Cover Story

Epidemic Intelligence Service (EIS) officers--unofficially dubbed the "disease detectives" or the James Bonds of the medical profession--scour the country looking for clues on epidemics that could harm the nation's health or safety. In a two-year EIS postdoctoral fellowship with the Centers for Disease Control and Prevention (CDC) Division of Violence Prevention, Balaban analyzed data related to youth violence, suicide, child maltreatment, sexual violence and intimate partner violence.

Career Path: After graduating with a psychology doctoral degree from Emory University, Balaban wanted to make a transition from clinical psychology to public health. He started by working with the CDC on a contract basis for about 18 months on refugee health issues with the International Emergency and Refugee Health Branch. He was at that branch during the 9/11 terrorist attacks and became involved with a mental health assessment of 8,000 public school children in New York City. After that experience, he gained epidemiology training with EIS. While his two-year fellowship with EIS ended in June, he plans to continue in public health with the CDC.

Work schedule: Balaban spent most of his time as an EIS officer conducting investigations, attending meetings, analyzing data and writing papers on such topics as elevated suicide rates in certain regions of the country.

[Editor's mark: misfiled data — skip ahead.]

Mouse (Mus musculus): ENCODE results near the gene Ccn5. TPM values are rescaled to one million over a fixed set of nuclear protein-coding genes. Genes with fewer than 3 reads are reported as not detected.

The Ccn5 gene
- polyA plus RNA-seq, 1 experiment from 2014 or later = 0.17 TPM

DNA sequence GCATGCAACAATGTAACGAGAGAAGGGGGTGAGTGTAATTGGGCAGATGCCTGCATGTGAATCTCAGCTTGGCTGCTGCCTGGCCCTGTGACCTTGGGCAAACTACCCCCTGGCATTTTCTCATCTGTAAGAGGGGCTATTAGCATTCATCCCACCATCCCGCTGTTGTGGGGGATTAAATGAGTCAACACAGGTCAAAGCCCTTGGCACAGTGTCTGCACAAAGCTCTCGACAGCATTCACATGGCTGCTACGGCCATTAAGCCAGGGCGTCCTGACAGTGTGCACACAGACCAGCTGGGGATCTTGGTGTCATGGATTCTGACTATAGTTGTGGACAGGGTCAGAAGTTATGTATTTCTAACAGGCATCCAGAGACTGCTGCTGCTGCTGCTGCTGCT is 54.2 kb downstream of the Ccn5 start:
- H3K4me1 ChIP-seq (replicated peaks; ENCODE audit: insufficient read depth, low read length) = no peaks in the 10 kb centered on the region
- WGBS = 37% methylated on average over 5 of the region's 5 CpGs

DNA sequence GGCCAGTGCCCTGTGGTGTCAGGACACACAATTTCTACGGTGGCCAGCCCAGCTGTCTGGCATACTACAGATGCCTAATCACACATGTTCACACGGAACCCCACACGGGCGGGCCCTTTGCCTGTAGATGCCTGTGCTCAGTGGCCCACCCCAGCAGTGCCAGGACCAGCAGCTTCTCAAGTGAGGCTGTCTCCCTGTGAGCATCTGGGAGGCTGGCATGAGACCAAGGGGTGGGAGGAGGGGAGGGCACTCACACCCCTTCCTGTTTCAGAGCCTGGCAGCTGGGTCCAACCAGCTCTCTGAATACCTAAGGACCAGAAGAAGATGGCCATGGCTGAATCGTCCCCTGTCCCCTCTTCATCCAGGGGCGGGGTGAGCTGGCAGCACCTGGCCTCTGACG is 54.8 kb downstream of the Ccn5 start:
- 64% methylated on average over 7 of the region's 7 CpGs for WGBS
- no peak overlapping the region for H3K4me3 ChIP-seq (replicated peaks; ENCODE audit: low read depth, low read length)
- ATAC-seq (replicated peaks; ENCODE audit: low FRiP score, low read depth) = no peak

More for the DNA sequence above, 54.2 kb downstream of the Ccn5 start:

For example, in an on-site investigation, he combined quantitative and qualitative research methods to evaluate elevated rates of youth suicide in Maine, comparing them with national suicide rates. He and his team also held focus groups with community members to gather information on the public's perceptions of the elevated suicide rates.

Balaban also investigated injuries caused from annual celebratory gunfire in Puerto Rico, in which 19 people were accidentally injured and one died when residents fired their guns in the air during 2004-2005 New Year celebrations. By analyzing law enforcement and hospital records on firearm injuries, he found a problem did exist and that, in particular, women, children and elderly people were at risk. The team provided education and prevention materials and plans to conduct further investigations on celebratory firearm injuries in the United States and other countries to identify the extent of the problem.

Best part of his job: Balaban enjoys the EIS investigations because of their real-world applications. "The work we're doing really can have an impact and help people," Balaban says. Plus, he enjoys working with disciplines outside of psychology, such as teaming with anthropologists, sociologists and physicians.

Salary: EIS salaries range from $27,000 to $58,000, depending upon qualifications and experience.

How you can get his job: "Take the initiative and show interest," Balaban says. E-mail or call public health professionals to ask how they landed their jobs and what opportunities--such as internships or research projects--are available, he advises.

He also encourages students to pursue an internship or part-time work on a public health-related project, such as through their state or county health department. For more on EIS, visit www.cdc.gov/eis.